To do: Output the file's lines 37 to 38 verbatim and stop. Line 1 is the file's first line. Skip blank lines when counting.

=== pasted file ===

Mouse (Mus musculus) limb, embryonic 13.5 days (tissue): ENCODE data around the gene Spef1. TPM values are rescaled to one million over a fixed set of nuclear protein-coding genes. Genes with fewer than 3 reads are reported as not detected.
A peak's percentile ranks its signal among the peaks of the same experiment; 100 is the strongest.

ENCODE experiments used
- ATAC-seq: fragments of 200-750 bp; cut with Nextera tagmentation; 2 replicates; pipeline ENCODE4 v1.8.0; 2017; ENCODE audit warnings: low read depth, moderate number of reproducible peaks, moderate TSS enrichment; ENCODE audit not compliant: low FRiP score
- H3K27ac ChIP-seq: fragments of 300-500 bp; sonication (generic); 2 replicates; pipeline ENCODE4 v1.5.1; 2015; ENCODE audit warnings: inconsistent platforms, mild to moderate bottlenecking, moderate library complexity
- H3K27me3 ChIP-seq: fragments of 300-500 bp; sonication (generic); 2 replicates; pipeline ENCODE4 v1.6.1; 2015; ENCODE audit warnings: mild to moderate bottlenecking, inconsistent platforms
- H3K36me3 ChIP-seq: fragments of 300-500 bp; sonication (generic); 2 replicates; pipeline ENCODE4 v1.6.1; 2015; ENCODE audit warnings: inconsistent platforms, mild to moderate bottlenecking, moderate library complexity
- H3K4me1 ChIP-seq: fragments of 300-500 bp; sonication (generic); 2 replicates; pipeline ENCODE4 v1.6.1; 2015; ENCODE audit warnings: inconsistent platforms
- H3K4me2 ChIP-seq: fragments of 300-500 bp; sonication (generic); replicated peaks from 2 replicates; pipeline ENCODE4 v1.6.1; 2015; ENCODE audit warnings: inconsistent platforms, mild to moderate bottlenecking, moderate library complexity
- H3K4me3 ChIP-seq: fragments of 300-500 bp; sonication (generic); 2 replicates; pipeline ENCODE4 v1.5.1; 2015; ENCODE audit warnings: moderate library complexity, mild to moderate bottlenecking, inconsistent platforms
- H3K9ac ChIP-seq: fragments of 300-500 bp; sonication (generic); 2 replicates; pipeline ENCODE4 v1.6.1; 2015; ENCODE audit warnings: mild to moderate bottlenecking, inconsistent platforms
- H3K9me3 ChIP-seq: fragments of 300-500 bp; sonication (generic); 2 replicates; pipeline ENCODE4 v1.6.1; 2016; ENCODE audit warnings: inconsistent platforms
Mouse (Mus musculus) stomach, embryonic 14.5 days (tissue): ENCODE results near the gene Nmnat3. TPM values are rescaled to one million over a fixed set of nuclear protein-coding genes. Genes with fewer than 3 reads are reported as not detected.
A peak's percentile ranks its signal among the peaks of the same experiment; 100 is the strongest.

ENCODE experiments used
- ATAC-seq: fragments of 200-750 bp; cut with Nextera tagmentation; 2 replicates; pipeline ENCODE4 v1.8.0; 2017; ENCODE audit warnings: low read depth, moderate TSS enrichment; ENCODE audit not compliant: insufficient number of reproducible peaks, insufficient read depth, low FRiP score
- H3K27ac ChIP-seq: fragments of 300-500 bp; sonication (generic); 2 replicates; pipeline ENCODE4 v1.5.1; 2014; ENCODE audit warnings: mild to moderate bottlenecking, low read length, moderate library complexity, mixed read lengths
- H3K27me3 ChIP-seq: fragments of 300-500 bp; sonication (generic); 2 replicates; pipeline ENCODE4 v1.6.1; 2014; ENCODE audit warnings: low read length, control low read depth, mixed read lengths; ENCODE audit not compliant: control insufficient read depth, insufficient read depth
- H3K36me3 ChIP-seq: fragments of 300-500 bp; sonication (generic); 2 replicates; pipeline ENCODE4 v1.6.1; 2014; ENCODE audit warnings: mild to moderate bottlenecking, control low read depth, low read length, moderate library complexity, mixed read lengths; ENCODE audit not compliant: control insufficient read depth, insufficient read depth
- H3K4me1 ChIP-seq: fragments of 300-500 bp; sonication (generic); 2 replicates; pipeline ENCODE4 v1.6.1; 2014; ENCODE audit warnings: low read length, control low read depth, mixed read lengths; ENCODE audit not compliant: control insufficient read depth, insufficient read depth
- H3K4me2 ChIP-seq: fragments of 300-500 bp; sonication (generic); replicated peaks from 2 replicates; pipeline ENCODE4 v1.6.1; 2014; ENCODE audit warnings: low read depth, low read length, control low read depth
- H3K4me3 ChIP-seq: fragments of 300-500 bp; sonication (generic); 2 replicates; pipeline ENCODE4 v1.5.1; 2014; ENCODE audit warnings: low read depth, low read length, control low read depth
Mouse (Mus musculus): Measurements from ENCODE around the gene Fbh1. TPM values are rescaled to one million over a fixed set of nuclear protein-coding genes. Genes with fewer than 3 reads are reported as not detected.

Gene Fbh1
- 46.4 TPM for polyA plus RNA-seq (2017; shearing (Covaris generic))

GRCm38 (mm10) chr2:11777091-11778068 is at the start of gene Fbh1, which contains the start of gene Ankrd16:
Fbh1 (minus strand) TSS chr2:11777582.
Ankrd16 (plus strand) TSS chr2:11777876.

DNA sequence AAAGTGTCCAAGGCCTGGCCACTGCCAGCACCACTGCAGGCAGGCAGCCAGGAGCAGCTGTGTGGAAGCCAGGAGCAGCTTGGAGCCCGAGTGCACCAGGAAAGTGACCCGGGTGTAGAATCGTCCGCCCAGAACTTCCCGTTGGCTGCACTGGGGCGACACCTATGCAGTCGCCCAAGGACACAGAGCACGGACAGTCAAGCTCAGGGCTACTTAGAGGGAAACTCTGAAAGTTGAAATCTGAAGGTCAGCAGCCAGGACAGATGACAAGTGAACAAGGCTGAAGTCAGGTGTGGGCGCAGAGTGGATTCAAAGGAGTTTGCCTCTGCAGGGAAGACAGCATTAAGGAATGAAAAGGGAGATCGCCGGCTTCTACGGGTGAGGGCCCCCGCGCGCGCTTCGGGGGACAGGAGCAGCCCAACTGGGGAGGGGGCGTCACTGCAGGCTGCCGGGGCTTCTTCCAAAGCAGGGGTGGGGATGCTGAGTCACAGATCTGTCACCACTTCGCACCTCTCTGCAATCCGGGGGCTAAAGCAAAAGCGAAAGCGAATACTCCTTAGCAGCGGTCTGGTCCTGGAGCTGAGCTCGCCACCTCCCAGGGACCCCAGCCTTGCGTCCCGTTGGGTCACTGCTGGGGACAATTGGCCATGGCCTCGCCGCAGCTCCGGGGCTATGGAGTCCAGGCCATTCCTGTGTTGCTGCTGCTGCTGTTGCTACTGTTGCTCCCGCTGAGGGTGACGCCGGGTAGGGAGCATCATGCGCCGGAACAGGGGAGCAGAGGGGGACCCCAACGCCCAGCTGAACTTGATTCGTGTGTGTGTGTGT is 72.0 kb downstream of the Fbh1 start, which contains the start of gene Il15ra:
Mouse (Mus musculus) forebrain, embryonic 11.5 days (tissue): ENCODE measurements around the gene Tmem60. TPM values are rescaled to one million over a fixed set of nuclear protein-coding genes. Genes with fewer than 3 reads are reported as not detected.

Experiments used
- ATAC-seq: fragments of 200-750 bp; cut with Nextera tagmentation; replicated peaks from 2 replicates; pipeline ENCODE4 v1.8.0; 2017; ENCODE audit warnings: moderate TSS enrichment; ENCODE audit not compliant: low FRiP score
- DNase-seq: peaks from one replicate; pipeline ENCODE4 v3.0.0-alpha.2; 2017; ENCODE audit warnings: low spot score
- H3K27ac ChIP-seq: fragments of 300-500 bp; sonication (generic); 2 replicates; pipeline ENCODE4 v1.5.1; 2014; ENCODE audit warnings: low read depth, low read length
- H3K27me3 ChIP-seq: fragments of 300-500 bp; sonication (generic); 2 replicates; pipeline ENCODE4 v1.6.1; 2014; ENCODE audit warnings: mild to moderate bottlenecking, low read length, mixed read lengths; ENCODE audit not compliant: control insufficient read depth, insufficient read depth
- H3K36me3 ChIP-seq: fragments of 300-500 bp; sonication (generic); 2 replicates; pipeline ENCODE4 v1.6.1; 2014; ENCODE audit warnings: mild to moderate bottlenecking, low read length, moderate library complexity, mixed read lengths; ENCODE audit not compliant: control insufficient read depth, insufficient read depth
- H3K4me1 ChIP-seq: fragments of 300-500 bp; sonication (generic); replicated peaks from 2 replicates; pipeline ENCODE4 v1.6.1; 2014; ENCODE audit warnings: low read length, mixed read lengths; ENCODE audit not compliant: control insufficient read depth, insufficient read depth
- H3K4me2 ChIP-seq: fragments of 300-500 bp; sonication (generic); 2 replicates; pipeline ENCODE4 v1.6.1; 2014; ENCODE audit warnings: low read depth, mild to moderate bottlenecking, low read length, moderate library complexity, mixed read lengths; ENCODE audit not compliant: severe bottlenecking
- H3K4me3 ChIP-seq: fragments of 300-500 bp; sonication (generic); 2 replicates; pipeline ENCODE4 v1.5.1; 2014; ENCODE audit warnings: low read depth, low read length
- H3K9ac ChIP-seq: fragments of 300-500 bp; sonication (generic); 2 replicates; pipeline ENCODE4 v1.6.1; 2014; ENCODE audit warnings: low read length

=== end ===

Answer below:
- H3K4me1 ChIP-seq: fragments of 300-500 bp; sonication (generic); replicated peaks from 2 replicates; pipeline ENCODE4 v1.6.1; 2014; ENCODE audit warnings: low read length, mixed read lengths; ENCODE audit not compliant: control insufficient read depth, insufficient read depth
- H3K4me2 ChIP-seq: fragments of 300-500 bp; sonication (generic); 2 replicates; pipeline ENCODE4 v1.6.1; 2014; ENCODE audit warnings: low read depth, mild to moderate bottlenecking, low read length, moderate library complexity, mixed read lengths; ENCODE audit not compliant: severe bottlenecking